January 23, 2018

McKee appointed to National Academies of Sciences, Engineering and Medicine Roundtable on Health Literacy

Michael M. McKee, MD, MPH
Michael M. McKee, M.D., M.P.H., Assistant Professor

Michael M. McKee, M.D., M.P.H., Assistant Professor of Family Medicine, was one of seven new appointees to the Roundtable on Health Literacy of the National Academies of Sciences, Engineering, and Medicine. The Roundtable was established in 2005 to build upon the work of the Institute of Medicine consensus report, Health Literacy: A Prescription to End Confusion. It brings together leaders from academia, industry, government, foundations and associations, and representatives of patient and consumer interests who have an interest and role in improving health literacy. 

As a physician with a hearing loss, McKee is especially interested in advocating for the rights of Deaf and hard of hearing patients to obtain equitable health care. His research focus includes health disparities for individuals with various disabilities, health information accessibility, health literacy, and telemedicine applications. He is also interested in the application of eye trackers and mixed methodologies to study how individuals acquire health information through visual and incidental learning opportunities

health info lab logo
Health Info Lab study site

McKee is currently the primary investigator of a five year health literacy and health disparities studies, focused on deaf populations. The project titled "Mechanisms of Health Literacy and Information Accessibility in the Deaf" is funded by an RO1 grant from National Institutes of Health. The mixed methods study will examine the role of information marginalization on health literacy in Deaf American Sign Language (ASL) users. It seeks to better understand the mechanisms of health literacy in deaf signing populations, so as to identify viable targets for future health literacy intervention development.  The study will also assess how varying levels of hearing loss affects individuals' abilities to access and comprehend health information and health literacy adequacy. The study is currently enrolling 900 deaf and hearing participants across three study sites in the United States (NCT03093779).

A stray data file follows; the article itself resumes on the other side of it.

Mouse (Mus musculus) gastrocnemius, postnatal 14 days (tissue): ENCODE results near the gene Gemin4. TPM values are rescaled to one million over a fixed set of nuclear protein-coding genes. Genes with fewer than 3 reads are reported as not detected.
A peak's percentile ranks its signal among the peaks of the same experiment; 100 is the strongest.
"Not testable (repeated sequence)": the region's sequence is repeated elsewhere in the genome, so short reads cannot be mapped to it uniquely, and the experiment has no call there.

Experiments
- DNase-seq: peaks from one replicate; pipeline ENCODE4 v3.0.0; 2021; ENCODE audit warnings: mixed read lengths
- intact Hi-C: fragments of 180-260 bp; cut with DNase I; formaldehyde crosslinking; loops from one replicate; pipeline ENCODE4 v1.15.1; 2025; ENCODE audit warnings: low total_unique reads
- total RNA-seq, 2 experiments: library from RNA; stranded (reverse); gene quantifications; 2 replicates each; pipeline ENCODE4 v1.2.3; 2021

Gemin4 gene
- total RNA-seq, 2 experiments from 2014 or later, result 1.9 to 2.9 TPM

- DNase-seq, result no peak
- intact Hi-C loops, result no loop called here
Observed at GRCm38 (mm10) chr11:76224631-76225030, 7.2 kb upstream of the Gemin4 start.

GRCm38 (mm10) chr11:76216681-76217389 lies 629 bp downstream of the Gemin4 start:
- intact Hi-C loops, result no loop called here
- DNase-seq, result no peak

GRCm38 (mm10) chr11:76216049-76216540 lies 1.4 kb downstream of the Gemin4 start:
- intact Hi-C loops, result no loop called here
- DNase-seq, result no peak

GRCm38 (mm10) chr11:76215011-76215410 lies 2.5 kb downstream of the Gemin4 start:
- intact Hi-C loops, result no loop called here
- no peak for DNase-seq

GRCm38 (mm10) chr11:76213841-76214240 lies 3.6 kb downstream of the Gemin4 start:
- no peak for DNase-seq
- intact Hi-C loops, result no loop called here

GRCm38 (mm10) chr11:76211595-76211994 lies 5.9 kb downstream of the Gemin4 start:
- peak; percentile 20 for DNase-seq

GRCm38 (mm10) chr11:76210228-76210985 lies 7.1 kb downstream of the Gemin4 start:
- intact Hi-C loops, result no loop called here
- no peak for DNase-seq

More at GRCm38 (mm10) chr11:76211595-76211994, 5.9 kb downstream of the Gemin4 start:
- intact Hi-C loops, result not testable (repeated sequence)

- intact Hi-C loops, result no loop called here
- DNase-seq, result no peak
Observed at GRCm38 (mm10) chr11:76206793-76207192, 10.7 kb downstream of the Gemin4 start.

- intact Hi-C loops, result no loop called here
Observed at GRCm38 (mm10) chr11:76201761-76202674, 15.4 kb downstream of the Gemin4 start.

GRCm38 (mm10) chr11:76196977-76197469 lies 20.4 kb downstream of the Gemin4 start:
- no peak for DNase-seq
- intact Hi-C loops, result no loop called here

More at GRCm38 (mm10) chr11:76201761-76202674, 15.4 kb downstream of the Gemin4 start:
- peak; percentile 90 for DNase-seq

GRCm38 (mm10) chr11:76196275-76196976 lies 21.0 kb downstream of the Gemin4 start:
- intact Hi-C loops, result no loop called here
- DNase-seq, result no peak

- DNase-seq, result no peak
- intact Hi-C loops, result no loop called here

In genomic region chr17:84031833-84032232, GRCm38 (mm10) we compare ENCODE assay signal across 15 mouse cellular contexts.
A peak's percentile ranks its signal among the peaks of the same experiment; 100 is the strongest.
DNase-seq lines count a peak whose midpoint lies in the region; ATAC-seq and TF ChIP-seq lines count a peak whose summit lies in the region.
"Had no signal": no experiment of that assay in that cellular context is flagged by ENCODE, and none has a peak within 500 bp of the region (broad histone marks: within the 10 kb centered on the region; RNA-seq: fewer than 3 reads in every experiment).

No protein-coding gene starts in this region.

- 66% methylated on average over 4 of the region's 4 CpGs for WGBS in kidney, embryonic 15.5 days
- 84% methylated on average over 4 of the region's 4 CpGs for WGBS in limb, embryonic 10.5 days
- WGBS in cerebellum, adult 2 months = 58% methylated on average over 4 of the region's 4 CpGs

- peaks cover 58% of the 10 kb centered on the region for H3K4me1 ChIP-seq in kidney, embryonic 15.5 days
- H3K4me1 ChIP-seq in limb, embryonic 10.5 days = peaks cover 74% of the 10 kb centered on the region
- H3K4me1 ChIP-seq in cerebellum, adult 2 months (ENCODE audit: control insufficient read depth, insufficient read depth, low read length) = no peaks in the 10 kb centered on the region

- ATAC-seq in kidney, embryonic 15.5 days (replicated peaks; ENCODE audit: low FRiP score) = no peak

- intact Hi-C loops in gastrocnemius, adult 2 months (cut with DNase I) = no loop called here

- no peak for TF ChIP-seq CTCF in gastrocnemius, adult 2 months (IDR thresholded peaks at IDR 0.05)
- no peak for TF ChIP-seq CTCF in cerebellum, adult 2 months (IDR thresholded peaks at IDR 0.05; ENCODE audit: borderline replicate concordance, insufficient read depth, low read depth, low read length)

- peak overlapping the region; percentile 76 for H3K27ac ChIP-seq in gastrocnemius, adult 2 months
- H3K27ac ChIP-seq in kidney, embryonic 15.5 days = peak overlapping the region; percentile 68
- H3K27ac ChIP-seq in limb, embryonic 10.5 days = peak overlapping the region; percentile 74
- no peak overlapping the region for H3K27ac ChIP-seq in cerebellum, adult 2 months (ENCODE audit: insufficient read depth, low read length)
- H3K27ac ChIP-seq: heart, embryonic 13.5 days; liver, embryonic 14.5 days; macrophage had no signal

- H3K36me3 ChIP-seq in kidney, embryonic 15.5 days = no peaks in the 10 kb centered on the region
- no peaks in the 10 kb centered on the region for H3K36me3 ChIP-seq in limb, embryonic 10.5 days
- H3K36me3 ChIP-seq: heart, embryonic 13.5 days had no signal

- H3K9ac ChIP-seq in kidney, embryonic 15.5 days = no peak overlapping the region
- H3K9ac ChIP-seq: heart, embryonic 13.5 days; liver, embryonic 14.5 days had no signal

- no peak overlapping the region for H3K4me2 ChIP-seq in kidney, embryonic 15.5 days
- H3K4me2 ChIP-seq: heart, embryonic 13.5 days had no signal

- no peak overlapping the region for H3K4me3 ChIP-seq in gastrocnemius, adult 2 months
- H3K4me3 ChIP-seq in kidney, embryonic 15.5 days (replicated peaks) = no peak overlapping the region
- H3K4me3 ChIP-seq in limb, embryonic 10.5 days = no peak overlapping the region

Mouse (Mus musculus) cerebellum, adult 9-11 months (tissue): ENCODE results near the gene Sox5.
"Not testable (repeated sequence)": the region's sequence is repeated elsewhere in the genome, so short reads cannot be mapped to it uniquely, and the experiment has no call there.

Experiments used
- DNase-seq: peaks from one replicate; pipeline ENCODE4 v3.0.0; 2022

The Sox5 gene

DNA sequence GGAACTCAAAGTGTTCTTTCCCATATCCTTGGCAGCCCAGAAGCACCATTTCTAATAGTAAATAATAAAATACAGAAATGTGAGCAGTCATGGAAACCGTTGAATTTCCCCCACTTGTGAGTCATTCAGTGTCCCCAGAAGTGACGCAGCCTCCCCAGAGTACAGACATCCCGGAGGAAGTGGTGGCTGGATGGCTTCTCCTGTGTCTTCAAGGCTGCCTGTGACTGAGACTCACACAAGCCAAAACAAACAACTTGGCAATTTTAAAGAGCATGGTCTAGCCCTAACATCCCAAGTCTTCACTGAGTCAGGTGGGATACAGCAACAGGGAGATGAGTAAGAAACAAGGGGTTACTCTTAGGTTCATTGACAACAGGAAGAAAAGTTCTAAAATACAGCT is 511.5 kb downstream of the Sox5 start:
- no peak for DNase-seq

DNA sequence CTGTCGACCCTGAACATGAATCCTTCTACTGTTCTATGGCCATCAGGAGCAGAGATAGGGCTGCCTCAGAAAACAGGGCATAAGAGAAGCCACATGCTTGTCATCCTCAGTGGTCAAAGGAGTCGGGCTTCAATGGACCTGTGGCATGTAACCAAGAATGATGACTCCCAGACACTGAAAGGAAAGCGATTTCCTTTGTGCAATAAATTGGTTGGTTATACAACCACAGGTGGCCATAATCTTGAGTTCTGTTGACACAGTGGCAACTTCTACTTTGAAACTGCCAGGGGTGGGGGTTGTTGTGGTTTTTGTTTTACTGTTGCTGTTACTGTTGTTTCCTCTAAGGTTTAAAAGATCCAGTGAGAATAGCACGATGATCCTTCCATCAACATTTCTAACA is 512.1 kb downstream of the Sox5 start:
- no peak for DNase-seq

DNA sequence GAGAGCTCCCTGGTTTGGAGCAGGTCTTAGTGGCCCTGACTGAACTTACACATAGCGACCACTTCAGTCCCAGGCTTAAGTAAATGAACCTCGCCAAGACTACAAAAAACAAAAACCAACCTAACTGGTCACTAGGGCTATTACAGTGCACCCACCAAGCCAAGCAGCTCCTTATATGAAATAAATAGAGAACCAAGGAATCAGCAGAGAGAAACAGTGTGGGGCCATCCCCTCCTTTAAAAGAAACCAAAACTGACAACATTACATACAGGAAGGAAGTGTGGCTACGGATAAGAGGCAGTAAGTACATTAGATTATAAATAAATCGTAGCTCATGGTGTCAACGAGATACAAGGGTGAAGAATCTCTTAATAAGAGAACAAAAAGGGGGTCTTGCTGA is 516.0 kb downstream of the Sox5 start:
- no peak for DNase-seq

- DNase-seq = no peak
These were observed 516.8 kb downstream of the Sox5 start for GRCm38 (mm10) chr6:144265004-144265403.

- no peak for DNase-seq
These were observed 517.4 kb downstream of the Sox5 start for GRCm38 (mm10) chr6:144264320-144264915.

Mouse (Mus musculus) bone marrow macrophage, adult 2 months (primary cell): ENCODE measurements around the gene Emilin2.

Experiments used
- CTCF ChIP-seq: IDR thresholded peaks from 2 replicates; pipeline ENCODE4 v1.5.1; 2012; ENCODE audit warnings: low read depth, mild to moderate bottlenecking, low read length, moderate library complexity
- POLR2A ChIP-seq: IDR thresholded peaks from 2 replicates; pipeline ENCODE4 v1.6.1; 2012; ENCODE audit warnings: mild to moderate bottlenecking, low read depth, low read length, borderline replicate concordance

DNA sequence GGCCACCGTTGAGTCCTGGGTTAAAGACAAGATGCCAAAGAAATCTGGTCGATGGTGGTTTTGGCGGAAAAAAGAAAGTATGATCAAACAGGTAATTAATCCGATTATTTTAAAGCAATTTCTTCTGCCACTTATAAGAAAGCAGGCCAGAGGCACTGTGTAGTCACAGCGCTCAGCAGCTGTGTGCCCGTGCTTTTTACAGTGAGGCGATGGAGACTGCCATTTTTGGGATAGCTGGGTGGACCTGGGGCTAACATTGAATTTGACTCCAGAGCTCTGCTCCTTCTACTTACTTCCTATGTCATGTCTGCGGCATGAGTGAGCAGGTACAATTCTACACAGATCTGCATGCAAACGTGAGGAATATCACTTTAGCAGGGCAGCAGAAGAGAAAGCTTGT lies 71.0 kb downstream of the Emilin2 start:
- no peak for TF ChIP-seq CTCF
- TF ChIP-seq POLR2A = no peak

McKee leads a national team of investigators, which includes partners at the National Technical Institute for the Deaf (NTID) at the Rochester Institute of Technology in Rochester, New York, the Deaf Health program at Mount Sinai Hospital in Chicago, Illinois, and the Hurley Medical Center in Flint, Michigan. More information about the study can be found at McKee's Health Info Lab website. The project is supported by Kelley Wyse, M.A., project coordinator in the department of family medicine.


Additional resources

  • Read McKee's 2015 research in the Journal of Health Communication "Assessing Health Literacy in Deaf American Sign Language Users."
  • In June 2016, the NASEM Roundtable on Health Literacy co-sponsored a workshop on the intersections of health disparities, health literacy, disabilities, and health equity. Proceedings from that meeting can be found here
  • Browse the latest disability health research from the Department of Family Medicine